The possessor of the mine, however, is not compelled thus to copy in his real income the mine’s fluctuations of physical or natural income. He may counteract any fluctuations in his whole net income which may be caused, in the first instance, by the choice of income C rather than B, or A. Or, if he prefers, he may further exaggerate those fluctuations. In fact he may make the time shape of his income follow any model he likes. He may do this as described under the first approximation, by either borrowing or lending in suitable amounts and at suitable times along his income stream; or, more generally, by buying and selling income streams or parts of income streams so as to fashion the time shape of his own final net enjoyable income to suit himself.
He may, for instance, so far as time shape is concerned, achieve an even flow of income such as he could get from the farm use of his land. But he will not on that account choose this farm use in preference to the mining use; for the mining use has the larger present value, and the undesirable time shape of its income stream, under our
present hypothesis, can be very easily remedied. For instance, he may lend some of the proceeds of its earlier output and in later years be paid back with interest.
Of course, his loan at five per cent does not alter in the least the figure $9110, the discounted value at five per cent of all the ten items of income ($2000, $1800, $1600, $1400, $1200, $1000, $800, $600, $400, $200); it simply adds to the later of these ten figures and subtracts from the earlier ones. The present value of the additions is necessarily equal to the present value of the subtractions; for the additions are the repayments, while the subtractions are the loans, and the present value of any loan equals that of its repayment.
We may totally separate, therefore, in thought the two choices made by the land owner, namely, (1) the choice of C (mining) in preference to A and B on the ground of greater present value, and, (2) the choice of time shape. If, as just supposed for illustration, the second sort of choice is that of an even income stream, it will be at the rate of $455.50 a year perpetually. That is to say, the mine owner will lend at interest $1544.50 the first year (all but $455.50 out of his original mining income of $2000); in the second year he will lend $1344.50 (all but $455.50 out of his original $1800); and so on. When the ninth year is reached, he ceases to lend further, for the mine then yields only $400. Instead, he then ekes this out by $55.50 returned from the previous loans. Likewise, in the tenth year he ekes out the $200 from mining by $255.50 returned from loans. Thereafter he will get nothing further from mining; but his loans will have accumulated a sinking fund (of $9110) to take the place of the mine and from this fund he can annually derive a 5 per cent revenue of $455.50.
Consequently, the net result of the double choice (mining use and even time shape) is to increase the perpetual income of $450 offered by farming to a perpetual income of $455.50. This new perpetual annuity has exactly the same time shape as that derived from the farming use, but is larger by $5.50 per annum.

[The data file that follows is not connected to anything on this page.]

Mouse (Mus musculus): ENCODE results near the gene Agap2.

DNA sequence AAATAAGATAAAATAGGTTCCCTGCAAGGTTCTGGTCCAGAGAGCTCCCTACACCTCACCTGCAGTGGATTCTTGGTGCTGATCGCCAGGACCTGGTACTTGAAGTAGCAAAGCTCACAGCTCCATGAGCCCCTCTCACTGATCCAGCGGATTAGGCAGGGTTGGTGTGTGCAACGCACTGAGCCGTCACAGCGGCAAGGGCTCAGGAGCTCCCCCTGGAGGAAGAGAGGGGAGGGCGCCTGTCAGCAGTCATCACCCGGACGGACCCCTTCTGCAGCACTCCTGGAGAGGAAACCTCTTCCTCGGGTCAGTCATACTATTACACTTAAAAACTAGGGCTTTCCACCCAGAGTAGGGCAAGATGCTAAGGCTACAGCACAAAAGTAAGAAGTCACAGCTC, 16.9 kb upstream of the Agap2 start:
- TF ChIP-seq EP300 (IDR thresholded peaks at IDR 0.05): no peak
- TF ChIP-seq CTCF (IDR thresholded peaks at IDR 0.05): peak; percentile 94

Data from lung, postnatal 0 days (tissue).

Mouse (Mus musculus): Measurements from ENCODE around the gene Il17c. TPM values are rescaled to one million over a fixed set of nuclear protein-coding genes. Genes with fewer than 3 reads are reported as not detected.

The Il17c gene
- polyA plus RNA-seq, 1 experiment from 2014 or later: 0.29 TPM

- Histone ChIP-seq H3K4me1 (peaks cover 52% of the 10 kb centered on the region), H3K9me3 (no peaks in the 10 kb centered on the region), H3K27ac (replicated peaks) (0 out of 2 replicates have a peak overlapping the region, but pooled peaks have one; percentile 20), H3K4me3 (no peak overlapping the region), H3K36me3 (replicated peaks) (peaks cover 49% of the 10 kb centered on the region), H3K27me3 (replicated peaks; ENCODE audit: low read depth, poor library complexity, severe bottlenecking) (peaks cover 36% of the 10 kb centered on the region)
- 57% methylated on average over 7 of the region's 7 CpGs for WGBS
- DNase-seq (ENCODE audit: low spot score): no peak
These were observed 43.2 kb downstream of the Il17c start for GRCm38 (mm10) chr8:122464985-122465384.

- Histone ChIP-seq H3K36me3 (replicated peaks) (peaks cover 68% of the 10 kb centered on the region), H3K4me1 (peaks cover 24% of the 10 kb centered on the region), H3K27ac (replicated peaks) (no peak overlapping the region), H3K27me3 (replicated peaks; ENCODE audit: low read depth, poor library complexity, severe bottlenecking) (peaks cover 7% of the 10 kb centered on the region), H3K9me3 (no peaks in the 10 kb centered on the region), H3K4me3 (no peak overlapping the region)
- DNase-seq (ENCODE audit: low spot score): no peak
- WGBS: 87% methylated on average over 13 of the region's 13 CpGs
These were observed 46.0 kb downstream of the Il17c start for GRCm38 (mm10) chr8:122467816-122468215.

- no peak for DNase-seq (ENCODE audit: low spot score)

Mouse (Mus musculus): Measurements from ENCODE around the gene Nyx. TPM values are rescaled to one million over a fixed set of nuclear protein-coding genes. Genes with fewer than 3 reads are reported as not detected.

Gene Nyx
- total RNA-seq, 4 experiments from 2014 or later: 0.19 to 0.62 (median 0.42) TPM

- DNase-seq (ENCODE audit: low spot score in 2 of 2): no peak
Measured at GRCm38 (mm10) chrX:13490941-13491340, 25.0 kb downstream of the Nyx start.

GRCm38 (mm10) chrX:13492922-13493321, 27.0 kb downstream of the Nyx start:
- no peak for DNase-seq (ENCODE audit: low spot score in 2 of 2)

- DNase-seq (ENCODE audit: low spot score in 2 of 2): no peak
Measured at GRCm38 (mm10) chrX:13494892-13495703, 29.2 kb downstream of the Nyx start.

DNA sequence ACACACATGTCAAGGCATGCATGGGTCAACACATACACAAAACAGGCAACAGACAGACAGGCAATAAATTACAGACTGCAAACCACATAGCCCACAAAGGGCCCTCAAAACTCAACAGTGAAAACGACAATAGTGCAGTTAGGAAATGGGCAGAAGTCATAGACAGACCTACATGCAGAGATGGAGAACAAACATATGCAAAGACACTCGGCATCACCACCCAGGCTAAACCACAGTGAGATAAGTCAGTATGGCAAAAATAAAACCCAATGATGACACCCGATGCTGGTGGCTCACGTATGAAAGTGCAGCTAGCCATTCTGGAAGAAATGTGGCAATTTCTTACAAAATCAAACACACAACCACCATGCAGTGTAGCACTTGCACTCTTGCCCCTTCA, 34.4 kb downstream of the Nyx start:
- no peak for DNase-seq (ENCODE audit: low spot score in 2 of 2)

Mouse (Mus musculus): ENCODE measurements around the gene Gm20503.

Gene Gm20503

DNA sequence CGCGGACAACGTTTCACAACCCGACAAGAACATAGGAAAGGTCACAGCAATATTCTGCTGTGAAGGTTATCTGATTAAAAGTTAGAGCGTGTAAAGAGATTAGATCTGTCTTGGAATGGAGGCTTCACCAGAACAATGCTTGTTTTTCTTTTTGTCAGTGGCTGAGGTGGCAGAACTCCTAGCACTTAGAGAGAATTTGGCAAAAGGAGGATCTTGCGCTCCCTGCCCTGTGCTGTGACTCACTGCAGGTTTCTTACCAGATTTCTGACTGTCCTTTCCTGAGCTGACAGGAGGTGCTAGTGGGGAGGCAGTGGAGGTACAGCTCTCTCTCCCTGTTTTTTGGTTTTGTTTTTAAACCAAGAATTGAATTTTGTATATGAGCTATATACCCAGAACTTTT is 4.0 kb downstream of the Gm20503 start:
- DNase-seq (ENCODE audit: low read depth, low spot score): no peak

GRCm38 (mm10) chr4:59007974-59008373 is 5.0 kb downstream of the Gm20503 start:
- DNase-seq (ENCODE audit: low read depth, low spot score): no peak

Incidentally it may be observed that this mining income, thus evened out by financing into a uniform $455.50 per year, exceeds the uniform farming income of $450 in exactly the same ratio as the present value ($9110) of the mining income exceeds that ($9000) of the farming income.
The following table exhibits the operations in detail:
Mining and Farming Use Compared
|Owner Receives from Mine
|Of which He Lends
|Leaving for Real Income
|As Against Which the Farming Use Would Have Yielded
Or, instead of wanting a perpetual even flowing income, the land owner may prefer as his model the time shape of the forestry income. He will not, however, on that account, choose this forestry use in preference to the mining use. He will simply lend at interest from the items of mining
income all of his $2000 the first year, leaving no income for that year; likewise, all of his $1800 the second; all but $310 the third; all but $413 the fourth and all but $516 the fifth, and every succeeding year until the ninth year. He will then turn around and use $116 from his loans just described to eke out his $400 and bring up his income in that year to $516. The tenth mining item, $200, will likewise be brought up to $516 after which he will depend entirely on his outside loans at five per cent, deriving therefrom exactly $516 every year.
The result will then be a series of income items exactly similar to the B, or forestry, series but each item magnified in the ratio of $9110 to $8820, the present values respectively of C and B.
The following table exhibits these operations:
Mining and Forestry Use Compared
|Owner Receives from Mine
|Of Which He Lends
|Leaving for Real Income
|As Against Which the Forestry Use Would Have Yielded
Since, therefore, any time shape may be transformed into any other time shape, nobody need be deterred from selecting an income because of its time shape, but every
one may choose an income exclusively on the basis of maximum present value. It will then happen that his income, as finally transformed, will be larger than it would have been if he had chosen some other use which afforded that same time shape.
All this is true under the assumption used throughout this chapter, namely, that after the most valuable option has been chosen, you can borrow and lend or buy and sell
ad libitum and without risk. If this assumption is not true, if a person were cut off from a free loan market, the choice among optional income streams might or might not fall upon that one having the maximum present value, depending on the other circumstances involved, particularly his preferences as regards time shape.